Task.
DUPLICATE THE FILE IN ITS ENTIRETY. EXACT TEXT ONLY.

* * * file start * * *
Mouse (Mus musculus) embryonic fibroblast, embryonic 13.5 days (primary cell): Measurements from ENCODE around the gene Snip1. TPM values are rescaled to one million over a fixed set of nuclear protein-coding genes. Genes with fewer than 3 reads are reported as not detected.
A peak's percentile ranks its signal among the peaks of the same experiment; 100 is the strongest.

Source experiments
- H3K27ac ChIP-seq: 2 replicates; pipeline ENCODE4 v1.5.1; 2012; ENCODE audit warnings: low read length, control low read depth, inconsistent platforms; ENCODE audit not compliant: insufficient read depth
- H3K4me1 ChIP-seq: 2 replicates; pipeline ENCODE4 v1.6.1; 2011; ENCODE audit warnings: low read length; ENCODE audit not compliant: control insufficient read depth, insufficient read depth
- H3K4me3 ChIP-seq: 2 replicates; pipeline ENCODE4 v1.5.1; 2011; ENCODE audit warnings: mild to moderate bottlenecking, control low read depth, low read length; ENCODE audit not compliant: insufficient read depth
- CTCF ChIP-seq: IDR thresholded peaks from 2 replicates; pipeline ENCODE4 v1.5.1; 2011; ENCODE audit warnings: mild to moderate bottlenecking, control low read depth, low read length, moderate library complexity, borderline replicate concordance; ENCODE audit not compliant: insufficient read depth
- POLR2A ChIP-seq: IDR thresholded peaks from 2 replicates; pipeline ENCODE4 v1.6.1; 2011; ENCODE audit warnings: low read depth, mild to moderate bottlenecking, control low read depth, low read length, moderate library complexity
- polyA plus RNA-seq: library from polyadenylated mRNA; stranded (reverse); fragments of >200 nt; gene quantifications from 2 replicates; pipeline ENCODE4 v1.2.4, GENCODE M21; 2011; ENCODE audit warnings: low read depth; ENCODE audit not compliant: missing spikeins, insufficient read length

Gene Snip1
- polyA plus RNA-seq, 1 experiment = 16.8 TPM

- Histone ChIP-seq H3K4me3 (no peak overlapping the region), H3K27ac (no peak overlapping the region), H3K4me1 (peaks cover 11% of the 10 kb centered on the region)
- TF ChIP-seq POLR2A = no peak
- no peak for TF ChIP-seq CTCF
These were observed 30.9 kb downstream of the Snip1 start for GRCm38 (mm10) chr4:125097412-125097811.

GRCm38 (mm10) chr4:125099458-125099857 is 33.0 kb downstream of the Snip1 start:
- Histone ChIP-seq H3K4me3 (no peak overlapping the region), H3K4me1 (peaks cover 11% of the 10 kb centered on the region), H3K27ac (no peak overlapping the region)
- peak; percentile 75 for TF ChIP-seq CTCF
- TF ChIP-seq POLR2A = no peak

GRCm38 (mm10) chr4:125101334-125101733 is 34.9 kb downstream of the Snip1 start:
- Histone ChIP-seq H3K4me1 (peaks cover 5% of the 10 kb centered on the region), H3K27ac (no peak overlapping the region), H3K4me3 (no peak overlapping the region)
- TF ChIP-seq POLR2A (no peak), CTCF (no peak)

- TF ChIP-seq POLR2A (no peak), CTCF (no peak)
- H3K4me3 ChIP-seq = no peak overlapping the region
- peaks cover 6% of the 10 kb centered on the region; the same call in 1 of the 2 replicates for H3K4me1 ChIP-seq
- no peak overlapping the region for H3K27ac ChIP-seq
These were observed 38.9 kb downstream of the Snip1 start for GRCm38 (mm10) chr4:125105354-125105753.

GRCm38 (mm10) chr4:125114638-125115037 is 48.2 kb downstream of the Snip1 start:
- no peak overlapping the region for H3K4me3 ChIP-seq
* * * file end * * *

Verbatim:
Mouse (Mus musculus) embryonic fibroblast, embryonic 13.5 days (primary cell): Measurements from ENCODE around the gene Snip1. TPM values are rescaled to one million over a fixed set of nuclear protein-coding genes. Genes with fewer than 3 reads are reported as not detected.
A peak's percentile ranks its signal among the peaks of the same experiment; 100 is the strongest.

Source experiments
- H3K27ac ChIP-seq: 2 replicates; pipeline ENCODE4 v1.5.1; 2012; ENCODE audit warnings: low read length, control low read depth, inconsistent platforms; ENCODE audit not compliant: insufficient read depth
- H3K4me1 ChIP-seq: 2 replicates; pipeline ENCODE4 v1.6.1; 2011; ENCODE audit warnings: low read length; ENCODE audit not compliant: control insufficient read depth, insufficient read depth
- H3K4me3 ChIP-seq: 2 replicates; pipeline ENCODE4 v1.5.1; 2011; ENCODE audit warnings: mild to moderate bottlenecking, control low read depth, low read length; ENCODE audit not compliant: insufficient read depth
- CTCF ChIP-seq: IDR thresholded peaks from 2 replicates; pipeline ENCODE4 v1.5.1; 2011; ENCODE audit warnings: mild to moderate bottlenecking, control low read depth, low read length, moderate library complexity, borderline replicate concordance; ENCODE audit not compliant: insufficient read depth
- POLR2A ChIP-seq: IDR thresholded peaks from 2 replicates; pipeline ENCODE4 v1.6.1; 2011; ENCODE audit warnings: low read depth, mild to moderate bottlenecking, control low read depth, low read length, moderate library complexity
- polyA plus RNA-seq: library from polyadenylated mRNA; stranded (reverse); fragments of >200 nt; gene quantifications from 2 replicates; pipeline ENCODE4 v1.2.4, GENCODE M21; 2011; ENCODE audit warnings: low read depth; ENCODE audit not compliant: missing spikeins, insufficient read length

Gene Snip1
- polyA plus RNA-seq, 1 experiment = 16.8 TPM

- Histone ChIP-seq H3K4me3 (no peak overlapping the region), H3K27ac (no peak overlapping the region), H3K4me1 (peaks cover 11% of the 10 kb centered on the region)
- TF ChIP-seq POLR2A = no peak
- no peak for TF ChIP-seq CTCF
These were observed 30.9 kb downstream of the Snip1 start for GRCm38 (mm10) chr4:125097412-125097811.

GRCm38 (mm10) chr4:125099458-125099857 is 33.0 kb downstream of the Snip1 start:
- Histone ChIP-seq H3K4me3 (no peak overlapping the region), H3K4me1 (peaks cover 11% of the 10 kb centered on the region), H3K27ac (no peak overlapping the region)
- peak; percentile 75 for TF ChIP-seq CTCF
- TF ChIP-seq POLR2A = no peak

GRCm38 (mm10) chr4:125101334-125101733 is 34.9 kb downstream of the Snip1 start:
- Histone ChIP-seq H3K4me1 (peaks cover 5% of the 10 kb centered on the region), H3K27ac (no peak overlapping the region), H3K4me3 (no peak overlapping the region)
- TF ChIP-seq POLR2A (no peak), CTCF (no peak)

- TF ChIP-seq POLR2A (no peak), CTCF (no peak)
- H3K4me3 ChIP-seq = no peak overlapping the region
- peaks cover 6% of the 10 kb centered on the region; the same call in 1 of the 2 replicates for H3K4me1 ChIP-seq
- no peak overlapping the region for H3K27ac ChIP-seq
These were observed 38.9 kb downstream of the Snip1 start for GRCm38 (mm10) chr4:125105354-125105753.

GRCm38 (mm10) chr4:125114638-125115037 is 48.2 kb downstream of the Snip1 start:
- no peak overlapping the region for H3K4me3 ChIP-seq